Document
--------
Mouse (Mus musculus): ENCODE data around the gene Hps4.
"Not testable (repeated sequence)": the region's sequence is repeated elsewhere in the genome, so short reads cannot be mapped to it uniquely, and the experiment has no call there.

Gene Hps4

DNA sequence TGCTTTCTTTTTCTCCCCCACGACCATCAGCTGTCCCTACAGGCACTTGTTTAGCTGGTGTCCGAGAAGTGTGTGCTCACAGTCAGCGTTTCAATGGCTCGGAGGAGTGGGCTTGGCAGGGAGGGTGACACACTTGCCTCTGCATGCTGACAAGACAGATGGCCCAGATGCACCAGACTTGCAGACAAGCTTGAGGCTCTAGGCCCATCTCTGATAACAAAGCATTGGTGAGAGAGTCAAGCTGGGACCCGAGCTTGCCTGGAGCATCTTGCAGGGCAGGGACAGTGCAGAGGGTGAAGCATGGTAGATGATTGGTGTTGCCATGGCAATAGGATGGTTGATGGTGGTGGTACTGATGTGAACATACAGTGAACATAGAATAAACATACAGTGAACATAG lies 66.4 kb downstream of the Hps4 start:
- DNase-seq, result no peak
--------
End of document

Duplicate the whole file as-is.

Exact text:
Mouse (Mus musculus): ENCODE data around the gene Hps4.
"Not testable (repeated sequence)": the region's sequence is repeated elsewhere in the genome, so short reads cannot be mapped to it uniquely, and the experiment has no call there.

Gene Hps4

DNA sequence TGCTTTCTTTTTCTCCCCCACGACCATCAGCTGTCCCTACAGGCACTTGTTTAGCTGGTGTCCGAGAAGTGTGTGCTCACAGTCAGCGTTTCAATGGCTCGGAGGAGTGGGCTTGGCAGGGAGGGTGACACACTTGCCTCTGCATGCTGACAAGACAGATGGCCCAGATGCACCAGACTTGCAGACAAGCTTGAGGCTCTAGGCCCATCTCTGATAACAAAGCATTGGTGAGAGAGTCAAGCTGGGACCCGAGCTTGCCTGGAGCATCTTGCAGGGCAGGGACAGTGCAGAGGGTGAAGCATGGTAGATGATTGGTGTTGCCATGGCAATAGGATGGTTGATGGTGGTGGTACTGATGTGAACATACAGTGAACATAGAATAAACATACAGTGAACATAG lies 66.4 kb downstream of the Hps4 start:
- DNase-seq, result no peak